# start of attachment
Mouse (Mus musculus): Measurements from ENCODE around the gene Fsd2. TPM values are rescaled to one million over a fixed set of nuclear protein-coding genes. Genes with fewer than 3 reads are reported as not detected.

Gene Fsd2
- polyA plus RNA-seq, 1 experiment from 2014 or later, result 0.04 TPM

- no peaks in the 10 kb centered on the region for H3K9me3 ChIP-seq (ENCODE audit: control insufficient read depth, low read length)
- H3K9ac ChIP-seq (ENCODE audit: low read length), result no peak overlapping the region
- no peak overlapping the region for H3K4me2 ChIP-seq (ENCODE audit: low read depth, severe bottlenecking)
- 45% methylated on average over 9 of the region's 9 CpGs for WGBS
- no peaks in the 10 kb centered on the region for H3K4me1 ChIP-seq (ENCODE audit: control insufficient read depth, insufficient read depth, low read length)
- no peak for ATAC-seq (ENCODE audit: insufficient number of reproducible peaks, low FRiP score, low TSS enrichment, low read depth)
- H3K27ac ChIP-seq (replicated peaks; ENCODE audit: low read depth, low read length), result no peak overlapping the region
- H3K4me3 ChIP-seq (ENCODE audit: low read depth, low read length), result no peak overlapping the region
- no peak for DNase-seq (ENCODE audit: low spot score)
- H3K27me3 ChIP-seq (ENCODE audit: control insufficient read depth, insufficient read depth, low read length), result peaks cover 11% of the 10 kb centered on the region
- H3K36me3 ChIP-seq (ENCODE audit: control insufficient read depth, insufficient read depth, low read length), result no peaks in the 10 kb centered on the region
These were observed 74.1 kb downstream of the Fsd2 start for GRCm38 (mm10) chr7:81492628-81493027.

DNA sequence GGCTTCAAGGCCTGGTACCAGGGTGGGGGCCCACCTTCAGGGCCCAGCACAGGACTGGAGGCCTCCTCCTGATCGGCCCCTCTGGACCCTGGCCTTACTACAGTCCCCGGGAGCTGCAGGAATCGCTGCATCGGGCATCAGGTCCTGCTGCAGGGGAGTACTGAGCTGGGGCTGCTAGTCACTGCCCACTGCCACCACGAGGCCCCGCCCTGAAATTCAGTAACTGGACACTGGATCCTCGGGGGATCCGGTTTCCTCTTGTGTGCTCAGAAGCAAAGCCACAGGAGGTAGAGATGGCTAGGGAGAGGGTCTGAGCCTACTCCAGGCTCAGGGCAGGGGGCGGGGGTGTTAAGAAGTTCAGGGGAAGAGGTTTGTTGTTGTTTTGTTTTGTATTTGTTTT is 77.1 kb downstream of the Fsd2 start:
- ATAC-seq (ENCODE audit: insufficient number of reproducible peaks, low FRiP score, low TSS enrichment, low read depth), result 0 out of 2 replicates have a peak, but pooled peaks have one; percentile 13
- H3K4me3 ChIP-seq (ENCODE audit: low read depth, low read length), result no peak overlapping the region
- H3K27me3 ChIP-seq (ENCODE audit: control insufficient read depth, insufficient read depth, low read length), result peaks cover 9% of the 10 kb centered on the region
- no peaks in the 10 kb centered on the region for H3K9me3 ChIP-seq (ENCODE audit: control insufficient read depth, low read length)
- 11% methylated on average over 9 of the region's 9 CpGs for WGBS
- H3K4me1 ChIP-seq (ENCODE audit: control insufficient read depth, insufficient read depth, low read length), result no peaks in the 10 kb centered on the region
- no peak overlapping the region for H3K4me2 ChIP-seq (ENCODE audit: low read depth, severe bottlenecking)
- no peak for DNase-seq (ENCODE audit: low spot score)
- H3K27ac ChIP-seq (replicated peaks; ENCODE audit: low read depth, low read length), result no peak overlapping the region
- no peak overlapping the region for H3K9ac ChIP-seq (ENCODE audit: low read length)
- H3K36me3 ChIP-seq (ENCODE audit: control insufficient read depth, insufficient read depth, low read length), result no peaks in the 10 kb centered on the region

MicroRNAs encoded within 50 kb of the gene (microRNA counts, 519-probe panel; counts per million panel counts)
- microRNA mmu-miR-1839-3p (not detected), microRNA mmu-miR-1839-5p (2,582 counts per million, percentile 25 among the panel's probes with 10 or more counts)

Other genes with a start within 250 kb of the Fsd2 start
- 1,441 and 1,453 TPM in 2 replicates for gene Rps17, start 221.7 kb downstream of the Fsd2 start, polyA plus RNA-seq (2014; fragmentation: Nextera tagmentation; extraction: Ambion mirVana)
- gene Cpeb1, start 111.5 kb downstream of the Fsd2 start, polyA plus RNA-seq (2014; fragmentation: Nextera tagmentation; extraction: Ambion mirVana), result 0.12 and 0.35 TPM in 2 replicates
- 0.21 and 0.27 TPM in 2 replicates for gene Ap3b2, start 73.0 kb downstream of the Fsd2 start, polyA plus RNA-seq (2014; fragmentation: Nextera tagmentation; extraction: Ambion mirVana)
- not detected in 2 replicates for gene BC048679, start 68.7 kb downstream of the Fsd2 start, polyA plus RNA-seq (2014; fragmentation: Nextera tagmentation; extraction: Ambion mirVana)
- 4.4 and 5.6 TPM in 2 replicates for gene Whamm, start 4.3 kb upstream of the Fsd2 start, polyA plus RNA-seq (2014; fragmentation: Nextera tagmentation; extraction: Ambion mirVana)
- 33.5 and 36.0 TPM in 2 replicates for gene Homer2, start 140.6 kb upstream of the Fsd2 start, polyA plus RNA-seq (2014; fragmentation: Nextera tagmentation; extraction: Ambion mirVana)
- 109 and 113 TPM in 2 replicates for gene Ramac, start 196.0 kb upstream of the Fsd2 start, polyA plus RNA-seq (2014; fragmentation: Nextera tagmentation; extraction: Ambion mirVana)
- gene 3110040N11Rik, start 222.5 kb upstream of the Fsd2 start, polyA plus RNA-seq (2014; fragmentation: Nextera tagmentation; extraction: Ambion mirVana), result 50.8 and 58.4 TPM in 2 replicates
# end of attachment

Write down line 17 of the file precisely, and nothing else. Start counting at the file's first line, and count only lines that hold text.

- ATAC-seq (ENCODE audit: insufficient number of reproducible peaks, low FRiP score, low TSS enrichment, low read depth), result 0 out of 2 replicates have a peak, but pooled peaks have one; percentile 13